To hear my mum say she wants to go home and is desperately unhappy has crushed me. “I only have a few years left, why can’t I do what I want?” she says. I have been ‘piggy in the middle’ of my parents since I was a child, but this is a game I don’t want to play in this situation.

My three brothers are not willing to visit care homes or help with her relocation (I asked dad to invite them to get involved just

Molly my hamster

Molly my hamster

to be clear), and dad feels incapable. I, personally, have taken my role as mum’s advocate very seriously, and could not do anything but my best to help her.

But, after visiting nineteen care homes, there are only two that I feel ‘could’ be suitable for mum. They are not full of bubbly, chatty, active people like my mum. I know she will go downhill, psychologically, living in a care home, but I have to admit I cannot live with her as an option either.

Everything has been ‘temporary’ which is even worse for mum, and myself, but her absolute unhappiness where she is brought about an urgent meeting with the care home and social services, my mum, dad and I. We came up with a three month temporary plan, where dad would have time to look into moving to a more suitable home without stairs so they could live together, but the very next day he admitted he cannot move. I wish he had listened to me the past twenty years, where I have tried to convince him to move to a bungalow, but hey ho.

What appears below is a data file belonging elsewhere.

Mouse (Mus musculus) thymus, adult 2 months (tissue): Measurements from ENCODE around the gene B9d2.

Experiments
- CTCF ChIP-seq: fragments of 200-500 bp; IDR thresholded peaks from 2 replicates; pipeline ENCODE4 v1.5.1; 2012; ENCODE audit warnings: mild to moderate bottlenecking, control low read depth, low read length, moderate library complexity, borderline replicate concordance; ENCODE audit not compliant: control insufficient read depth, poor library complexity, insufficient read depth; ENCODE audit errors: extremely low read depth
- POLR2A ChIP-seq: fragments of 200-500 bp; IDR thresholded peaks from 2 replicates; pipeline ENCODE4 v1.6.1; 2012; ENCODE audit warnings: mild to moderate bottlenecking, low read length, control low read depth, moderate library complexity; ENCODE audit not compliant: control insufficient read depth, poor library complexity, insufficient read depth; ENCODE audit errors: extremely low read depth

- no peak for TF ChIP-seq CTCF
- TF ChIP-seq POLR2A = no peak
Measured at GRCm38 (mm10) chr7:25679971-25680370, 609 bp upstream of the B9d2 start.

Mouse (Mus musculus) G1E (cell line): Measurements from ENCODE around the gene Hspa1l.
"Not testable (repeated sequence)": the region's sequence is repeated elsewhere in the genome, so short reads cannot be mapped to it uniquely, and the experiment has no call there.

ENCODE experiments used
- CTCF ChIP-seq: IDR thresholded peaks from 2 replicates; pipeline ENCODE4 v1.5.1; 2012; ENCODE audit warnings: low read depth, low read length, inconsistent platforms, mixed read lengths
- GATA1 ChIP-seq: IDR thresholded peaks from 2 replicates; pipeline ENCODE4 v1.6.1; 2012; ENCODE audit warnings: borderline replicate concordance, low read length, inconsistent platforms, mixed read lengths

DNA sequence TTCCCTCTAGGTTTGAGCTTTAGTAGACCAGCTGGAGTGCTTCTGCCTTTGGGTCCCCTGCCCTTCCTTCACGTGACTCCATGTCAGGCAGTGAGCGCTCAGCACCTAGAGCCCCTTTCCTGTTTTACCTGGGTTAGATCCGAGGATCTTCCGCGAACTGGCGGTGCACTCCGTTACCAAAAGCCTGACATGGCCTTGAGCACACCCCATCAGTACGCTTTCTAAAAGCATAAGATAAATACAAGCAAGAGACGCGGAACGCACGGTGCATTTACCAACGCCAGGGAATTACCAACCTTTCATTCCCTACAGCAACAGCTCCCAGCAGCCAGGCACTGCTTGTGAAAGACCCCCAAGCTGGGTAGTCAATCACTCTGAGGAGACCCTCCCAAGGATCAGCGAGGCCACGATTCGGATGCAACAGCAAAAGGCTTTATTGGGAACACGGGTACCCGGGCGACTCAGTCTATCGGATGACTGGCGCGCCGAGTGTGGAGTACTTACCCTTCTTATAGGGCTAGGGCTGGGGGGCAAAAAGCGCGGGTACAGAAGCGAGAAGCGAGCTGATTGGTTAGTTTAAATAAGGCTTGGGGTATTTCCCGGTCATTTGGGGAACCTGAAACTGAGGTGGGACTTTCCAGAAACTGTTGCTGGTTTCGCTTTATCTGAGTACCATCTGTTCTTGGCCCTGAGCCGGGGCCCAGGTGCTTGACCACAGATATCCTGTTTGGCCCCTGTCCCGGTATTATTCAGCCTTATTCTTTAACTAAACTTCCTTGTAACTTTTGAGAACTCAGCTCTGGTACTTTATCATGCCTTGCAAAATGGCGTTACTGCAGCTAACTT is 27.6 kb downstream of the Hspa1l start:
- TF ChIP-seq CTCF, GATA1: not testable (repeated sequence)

So, now mum will have to be told she will never go home and I am already looking for a suitable ‘home for life’ for her.

my tropical fish

my tropical fish

I just hope I can arrange things this week, and that she can at least get into one from my shortlist, but they are so expensive, with many charging £600 to £1000 per week for a single room, and social services only pay around £400, so it’s very tough. I have no money.

It has been a big lesson to myself, and Chris (who has kindly been to quite a few care homes with me and has supported me through the last nine stressful weeks) as to how many people’s lives end – in care homes, with the vicious progressive disease called ‘Dementia’. We have discussed what we will do if we are diagnosed with Dementia/Alzheimer’s ourselves.

I can only hope mum stays as she is for as long as possible before her brain gets too damaged as well.

One thing she said in the hospital was that she will never walk again, and she’s now walking. She also said she will never go to

holidays

holidays

Costa coffee again, and I took her last week in a wheelchair for a pot of tea and teacake. And she said that she will never get to

Spain again… I won’t say anything unless I am sure, but I am hoping that, at some point soon, I will be able to take her to Spain for a week – just mum and I.

Fingers crossed this will be possible.

If you have had to help place a parent in a care home, have had a diagnosis of dementia in a parent, or are going through it now; I can certainly empathise and also sympathise now that I know how heart wrenching it is.

xxxxxxx

 

 

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4 comments to Nine weeks and one day. Dementia. Care homes. Social services and parents.